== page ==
BBC Radio 4: Digital Human (Series 6:2014: Episode 6: Ethics) #DigiHuman

BBC Radio 4: Digital Human (Series 6:2014: Episode 6: Ethics) #DigiHuman

ethics

6/6: Ethics http://www.bbc.co.uk/programmes/b04p7yg3

If a driverless car has to choose between crashing you into a school bus or a wall who do you want to be programming that decision? Aleks Krotoski explores ethics in technology.

Join Aleks as she finds out if it’s even possible for a device to ‘behave’ in a morally prescribed way through looking at attempts to make a smart phone ‘kosher’. But nothing captures the conundrum quite like the ethical questions raised by driverless cars and it’s the issues they raise that she explores with engineer turned philosopher Jason Millar and robot ethicist Kate Darling.

Professor of law and medicine Sheila MacLean offers a comparison with how codes of medical ethics were developed before we hear the story of Gus a 13 year old whose world was transformed by SIRI.

  • Looking ‘behind the curtain’ to those creating our digital world – and how their morality, etc. feeds into that … especially in making decisions about the functionality of the driverless car.
  • Facebook – social contagion experiment – http://www.forbes.com/sites/gregorymcneal/2014/06/28/facebook-manipulated-user-news-feeds-to-create-emotional-contagion. Scientists are presented with the idea that they are ‘providing’ cut and dried solutions, and need more understanding that it affects social interactions. Are making ethical decisions.
  • Ethics themselves are difficult decisions, but placing this into the technology was hard – e.g. created automatic traffic tickets, and found that although the law seems to be cut/dried, as different numbers of tickets were issued depending on how the law was interpreted by the programmers.
  • Machines need to make decisions re driverless cars as to whether the car will hit a baby’s pram, or a wall?
  • What sets our internal moral compass comes from culture, upbringing, or a higher power… but it’s hard to set an ethical position into specifications.
  • Certain number of things are “easy”, but creating a Kosher phone for the Jewish Orthodox community … the developer thought it was ‘pointless but harmless’. Kosher has been determined as ‘fit for purpose’ by a Rabbi… many apps/connectivity removed – developer sees it as an ‘extreme porn filter’, filtering out any possible damage/distraction/against the 613 items of the Torah. The more that the development continued, the more complicated it became, especially as the developer would not be engaged with directly by the Rabbis.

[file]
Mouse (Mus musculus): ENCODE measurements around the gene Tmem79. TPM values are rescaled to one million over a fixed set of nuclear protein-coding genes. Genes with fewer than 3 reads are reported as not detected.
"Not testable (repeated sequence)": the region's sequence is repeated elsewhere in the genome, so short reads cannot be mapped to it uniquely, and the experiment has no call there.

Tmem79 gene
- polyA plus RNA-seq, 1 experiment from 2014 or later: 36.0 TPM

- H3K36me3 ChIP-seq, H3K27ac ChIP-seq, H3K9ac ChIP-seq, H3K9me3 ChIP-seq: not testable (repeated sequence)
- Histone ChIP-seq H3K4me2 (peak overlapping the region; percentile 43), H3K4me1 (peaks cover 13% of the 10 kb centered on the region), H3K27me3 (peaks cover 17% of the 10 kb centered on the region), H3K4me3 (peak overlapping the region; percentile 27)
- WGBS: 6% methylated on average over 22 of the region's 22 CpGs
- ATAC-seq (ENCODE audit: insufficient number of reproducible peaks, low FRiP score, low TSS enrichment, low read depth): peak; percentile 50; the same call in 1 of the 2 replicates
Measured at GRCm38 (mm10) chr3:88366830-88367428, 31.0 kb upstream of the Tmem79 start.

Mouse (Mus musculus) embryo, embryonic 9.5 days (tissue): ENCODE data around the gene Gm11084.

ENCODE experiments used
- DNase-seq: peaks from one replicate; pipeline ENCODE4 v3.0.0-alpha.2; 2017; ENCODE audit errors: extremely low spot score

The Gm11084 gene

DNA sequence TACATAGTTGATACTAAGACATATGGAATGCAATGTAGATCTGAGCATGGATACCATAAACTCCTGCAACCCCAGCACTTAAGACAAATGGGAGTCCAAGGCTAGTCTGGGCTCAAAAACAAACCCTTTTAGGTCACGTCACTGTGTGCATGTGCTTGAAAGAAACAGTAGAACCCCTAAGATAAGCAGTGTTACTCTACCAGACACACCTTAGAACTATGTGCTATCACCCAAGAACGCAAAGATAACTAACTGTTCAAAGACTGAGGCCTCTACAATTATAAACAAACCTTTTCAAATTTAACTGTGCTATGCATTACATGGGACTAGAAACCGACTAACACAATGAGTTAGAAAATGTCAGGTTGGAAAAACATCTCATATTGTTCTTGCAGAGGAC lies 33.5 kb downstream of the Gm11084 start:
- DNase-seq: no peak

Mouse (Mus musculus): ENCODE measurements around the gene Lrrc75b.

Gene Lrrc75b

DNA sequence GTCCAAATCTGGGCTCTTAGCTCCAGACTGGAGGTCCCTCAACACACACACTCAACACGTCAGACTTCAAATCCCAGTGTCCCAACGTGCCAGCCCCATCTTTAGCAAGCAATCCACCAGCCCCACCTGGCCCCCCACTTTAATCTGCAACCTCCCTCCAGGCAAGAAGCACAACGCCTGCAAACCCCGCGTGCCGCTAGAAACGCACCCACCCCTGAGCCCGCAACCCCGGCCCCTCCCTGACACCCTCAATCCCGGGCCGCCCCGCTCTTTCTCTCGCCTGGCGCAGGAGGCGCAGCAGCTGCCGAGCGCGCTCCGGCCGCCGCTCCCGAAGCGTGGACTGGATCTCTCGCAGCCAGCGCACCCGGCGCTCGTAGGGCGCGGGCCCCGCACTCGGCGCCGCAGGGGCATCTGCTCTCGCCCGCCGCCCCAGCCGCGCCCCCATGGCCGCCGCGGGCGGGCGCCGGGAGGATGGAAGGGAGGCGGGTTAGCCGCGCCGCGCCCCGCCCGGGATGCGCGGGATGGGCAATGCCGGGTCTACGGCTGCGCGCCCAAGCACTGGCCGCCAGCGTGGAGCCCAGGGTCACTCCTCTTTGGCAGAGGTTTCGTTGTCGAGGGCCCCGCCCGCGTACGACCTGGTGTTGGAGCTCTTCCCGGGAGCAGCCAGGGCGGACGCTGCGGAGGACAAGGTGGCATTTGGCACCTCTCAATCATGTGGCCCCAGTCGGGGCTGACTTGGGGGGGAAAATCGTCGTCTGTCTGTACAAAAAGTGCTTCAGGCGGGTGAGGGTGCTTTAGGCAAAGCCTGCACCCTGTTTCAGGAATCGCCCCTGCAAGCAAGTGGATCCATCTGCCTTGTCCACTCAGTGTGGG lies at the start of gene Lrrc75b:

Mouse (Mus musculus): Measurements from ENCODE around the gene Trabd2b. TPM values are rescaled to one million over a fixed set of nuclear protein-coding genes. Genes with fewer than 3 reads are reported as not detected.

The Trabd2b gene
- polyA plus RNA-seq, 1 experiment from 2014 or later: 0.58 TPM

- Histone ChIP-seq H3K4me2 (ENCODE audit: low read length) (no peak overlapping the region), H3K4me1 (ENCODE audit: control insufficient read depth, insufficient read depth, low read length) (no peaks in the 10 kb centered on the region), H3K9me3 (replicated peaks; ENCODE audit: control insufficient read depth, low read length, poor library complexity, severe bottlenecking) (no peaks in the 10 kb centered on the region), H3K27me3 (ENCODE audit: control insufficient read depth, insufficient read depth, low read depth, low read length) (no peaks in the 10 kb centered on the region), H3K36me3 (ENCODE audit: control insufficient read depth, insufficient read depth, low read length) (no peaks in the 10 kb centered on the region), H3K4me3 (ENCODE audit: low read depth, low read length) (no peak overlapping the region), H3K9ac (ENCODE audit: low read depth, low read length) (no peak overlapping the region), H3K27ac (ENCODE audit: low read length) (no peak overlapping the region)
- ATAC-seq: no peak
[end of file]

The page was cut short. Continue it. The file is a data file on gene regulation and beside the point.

• Do you get the phone to automatically shut down on the Sabbath, or do you ‘trust the user’ in a self-policing community.
    • How responsible is the developer for the fact that the technology no longer is able to contact outside the community?
  • Driverless cars are programming logic into the cars where unavoidably about to crash. Ensure engineers understand that it’s not just a technical problem, but an ethical problem… drivers may not want to trust the developers, but would they want to press ‘wall’ or ‘child’ on setting… which takes it too far?
  • How has medicine dealt with some of these questions – many decisions made after Nuremberg trials when Nazis over-rode moral questions – the patient now often makes the decision, rather than the technologists.
  • Gus, the power of SIRI – can give him endless answers to his (endless) questions. Need to ask very clearly – the possibilities of social bonding with machines – adds extra possibilities for social interactions (for autism). SIRI, however, isn’t designed to form this function, so need to be sure that not replacing human interaction. The machine isn’t the friend – it’s the bridge to friends.
  • Human/robot interaction – recognise cues, can they manipulate those cues to assign particular behaviour? We respond to the lifelike cues that the machines give us – even though we know they are robots …. Companies could exploit that emotional attachment (e.g. compulsory upgrade). Kate Darling – calling for social scientists, philosophers, etc. into these decisions = importance of interdisciplinary input = not just technological decisions (as bioethics has done for years).
  • Require ethics boards … Google only has once because they acquired a company that made it part of the deal – difficult to incentivise for companies.
  • Don’t want to do – as much software does – test it – see if it works – and adapt as it goes wrong. Some issues are too high stakes for this.
  • Kosher Phone – supports agency rather than draining it, in conducting an ‘observant lifestyle’.
  • We tend to align ourselves with the moral codes, rules/regulations, etc. of our societies, until they don’t appear to align with our moral compass. The same goes for technology – but as we don’t see technology as anything more as ‘neutral’ we don’t realise when the ethic of that technology stands in contrast to our own ethical world view – do we give our choices to ethical boards at tech companies, or do we force them to become more transparent about their decisions.
  • If it works smoothly, it’s a product that people will embrace – you make a better product.

And see the Tumblr associated with the programme.

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Digiexplorer (not guru), Senior Lecturer in Digital Marketing @MMUBS. Interested in digital Literacy in the third sector. Author of ‘Raising Children in a Digital Age’, regularly checks hashtag #DigitalParenting.

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